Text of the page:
Having been involved in the plastic classification profession in Khoai Village for nearly 30 years, Nguyễn Thị Hoa, from Gia Lâm District, said that in the early 90s, workshops were small-scale businesses and they only received scrap from within the province.

A few years later, realising that the job gave them a stable income, many workshop owners went all over the country to buy scrap, some even went abroad to import goods, Hoa said.

In the past ten years, many families expanded production and business, so they built plastic processing factories.

“The work is not too complicated or difficult, but dirty, because plastic bags have a very unpleasant stench, especially on hot summer days,” Hoa said.

Recycling of plastic and nylon includes stages such as sorting, washing, turning, crushing and melting.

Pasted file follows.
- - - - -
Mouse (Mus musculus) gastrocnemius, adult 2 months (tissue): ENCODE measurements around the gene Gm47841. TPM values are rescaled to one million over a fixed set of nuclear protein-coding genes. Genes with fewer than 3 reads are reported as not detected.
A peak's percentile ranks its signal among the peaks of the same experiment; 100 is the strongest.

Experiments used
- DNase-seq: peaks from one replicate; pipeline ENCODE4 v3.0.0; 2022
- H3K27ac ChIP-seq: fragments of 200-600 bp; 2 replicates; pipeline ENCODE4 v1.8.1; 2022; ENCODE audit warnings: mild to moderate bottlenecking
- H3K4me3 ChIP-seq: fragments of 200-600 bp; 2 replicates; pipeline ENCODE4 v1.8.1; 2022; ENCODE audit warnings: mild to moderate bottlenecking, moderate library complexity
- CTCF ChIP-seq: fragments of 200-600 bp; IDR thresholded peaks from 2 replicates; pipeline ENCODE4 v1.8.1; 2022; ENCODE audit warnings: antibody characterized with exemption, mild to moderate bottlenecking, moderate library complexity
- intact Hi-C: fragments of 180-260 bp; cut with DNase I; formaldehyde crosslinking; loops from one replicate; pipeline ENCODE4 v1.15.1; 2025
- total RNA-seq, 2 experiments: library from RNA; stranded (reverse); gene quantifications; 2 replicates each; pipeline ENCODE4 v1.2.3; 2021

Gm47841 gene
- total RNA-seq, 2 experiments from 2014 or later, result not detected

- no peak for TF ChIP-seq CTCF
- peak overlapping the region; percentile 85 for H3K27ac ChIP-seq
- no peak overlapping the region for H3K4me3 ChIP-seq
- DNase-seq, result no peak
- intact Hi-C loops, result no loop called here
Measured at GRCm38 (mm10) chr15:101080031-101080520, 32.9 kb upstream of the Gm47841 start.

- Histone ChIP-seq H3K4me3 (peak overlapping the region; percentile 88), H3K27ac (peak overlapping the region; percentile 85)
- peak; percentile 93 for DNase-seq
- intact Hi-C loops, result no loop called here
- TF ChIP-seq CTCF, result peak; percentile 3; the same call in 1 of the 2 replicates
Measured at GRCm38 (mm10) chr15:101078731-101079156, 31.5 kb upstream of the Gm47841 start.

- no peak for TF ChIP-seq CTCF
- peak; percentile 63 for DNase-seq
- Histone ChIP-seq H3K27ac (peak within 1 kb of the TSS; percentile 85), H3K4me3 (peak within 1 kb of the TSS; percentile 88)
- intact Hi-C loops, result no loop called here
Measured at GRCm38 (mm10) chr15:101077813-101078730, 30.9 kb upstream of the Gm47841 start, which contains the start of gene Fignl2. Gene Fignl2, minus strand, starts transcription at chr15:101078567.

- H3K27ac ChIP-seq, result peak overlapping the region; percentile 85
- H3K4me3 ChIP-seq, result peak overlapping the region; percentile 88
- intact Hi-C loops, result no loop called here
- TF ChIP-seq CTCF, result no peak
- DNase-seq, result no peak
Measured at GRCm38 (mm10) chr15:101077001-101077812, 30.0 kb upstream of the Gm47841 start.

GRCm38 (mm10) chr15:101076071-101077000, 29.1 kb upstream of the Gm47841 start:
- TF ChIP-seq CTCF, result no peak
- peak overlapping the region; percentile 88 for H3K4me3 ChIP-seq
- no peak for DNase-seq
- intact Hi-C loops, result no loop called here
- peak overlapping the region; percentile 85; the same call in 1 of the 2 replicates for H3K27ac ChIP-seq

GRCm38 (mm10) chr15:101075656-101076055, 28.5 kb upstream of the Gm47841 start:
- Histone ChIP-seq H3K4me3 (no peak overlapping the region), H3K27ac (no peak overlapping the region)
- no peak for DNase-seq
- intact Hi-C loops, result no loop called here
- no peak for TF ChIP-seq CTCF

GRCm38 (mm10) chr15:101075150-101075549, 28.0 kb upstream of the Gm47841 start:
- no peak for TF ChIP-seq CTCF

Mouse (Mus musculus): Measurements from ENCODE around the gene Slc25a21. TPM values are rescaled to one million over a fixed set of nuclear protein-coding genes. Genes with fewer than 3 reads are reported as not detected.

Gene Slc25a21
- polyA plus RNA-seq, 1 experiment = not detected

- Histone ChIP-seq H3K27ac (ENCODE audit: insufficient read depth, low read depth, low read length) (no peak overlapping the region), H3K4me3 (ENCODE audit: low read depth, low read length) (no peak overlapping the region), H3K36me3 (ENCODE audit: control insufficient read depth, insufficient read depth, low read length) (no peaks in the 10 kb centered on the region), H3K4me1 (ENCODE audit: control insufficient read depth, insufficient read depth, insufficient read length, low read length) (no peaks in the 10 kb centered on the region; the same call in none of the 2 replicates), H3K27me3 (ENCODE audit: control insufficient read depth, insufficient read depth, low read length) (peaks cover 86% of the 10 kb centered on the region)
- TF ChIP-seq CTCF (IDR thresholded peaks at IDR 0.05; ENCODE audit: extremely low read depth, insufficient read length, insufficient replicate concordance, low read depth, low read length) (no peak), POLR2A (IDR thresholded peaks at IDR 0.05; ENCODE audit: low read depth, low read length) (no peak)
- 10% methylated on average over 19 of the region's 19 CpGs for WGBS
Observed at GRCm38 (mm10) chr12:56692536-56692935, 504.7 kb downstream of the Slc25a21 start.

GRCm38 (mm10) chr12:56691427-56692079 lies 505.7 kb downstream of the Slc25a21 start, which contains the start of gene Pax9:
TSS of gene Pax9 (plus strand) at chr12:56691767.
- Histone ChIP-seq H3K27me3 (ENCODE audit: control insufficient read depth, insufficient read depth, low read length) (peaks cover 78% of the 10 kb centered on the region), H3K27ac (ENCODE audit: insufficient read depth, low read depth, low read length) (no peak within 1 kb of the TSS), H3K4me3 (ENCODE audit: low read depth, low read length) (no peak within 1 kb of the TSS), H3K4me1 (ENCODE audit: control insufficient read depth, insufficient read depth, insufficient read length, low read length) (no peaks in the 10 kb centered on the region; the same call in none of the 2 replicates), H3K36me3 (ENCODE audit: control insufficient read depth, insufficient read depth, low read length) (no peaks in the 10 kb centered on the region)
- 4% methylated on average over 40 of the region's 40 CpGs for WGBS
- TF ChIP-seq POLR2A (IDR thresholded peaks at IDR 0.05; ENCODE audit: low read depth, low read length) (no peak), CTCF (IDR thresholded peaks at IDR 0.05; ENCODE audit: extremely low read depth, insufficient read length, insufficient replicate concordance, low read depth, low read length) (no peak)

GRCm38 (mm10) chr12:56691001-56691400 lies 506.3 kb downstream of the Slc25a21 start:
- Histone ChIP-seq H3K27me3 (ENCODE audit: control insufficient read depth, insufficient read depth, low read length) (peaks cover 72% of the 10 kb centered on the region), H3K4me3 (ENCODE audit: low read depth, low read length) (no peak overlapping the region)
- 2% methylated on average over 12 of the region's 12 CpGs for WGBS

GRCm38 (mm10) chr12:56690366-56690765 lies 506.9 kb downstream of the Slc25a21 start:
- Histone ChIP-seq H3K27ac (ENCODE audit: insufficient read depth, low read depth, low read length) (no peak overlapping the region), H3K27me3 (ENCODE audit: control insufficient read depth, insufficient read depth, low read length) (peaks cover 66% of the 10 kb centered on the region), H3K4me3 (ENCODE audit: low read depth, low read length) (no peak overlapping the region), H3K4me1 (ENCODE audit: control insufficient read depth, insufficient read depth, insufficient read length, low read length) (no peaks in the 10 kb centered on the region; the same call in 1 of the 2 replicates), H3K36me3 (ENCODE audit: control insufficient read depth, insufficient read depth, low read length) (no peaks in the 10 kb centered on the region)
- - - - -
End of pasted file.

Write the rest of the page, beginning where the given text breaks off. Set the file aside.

"The work is toxic, but every day we only earn from VNĐ230,000 to 250,000," she said.

“Most factories in Khoai Village only have workers working, while the owners travel around to buy scrap and sell recycled products,” she added.

The work of sorting, processing, recycling and producing plastic items is mostly done by women, while men are in charge of portering and transporting plastic bags from outside the village or from other gathering places to the factories.

Khoai Village becomes a large scrap recycling hub of the country.

Concern of pollution

Phùng Văn Thắng, 70-year-old villager, said that currently in the village there are hundreds of families making a living by collecting and recycling plastic.

The whole village has more than 1,000 households, and about 600 households work in plastic recycling and production.

More than 20 years ago, villagers went out to collect scrap for sorting and recycling.

Later, when the production expanded rapidly, the villagers hired more workers from other provinces. Currently, the majority of workers at factories are from outside the province, Thắng said.

The workshop owners all leave the village early in the morning to collect scrap and return when it was dark, he said.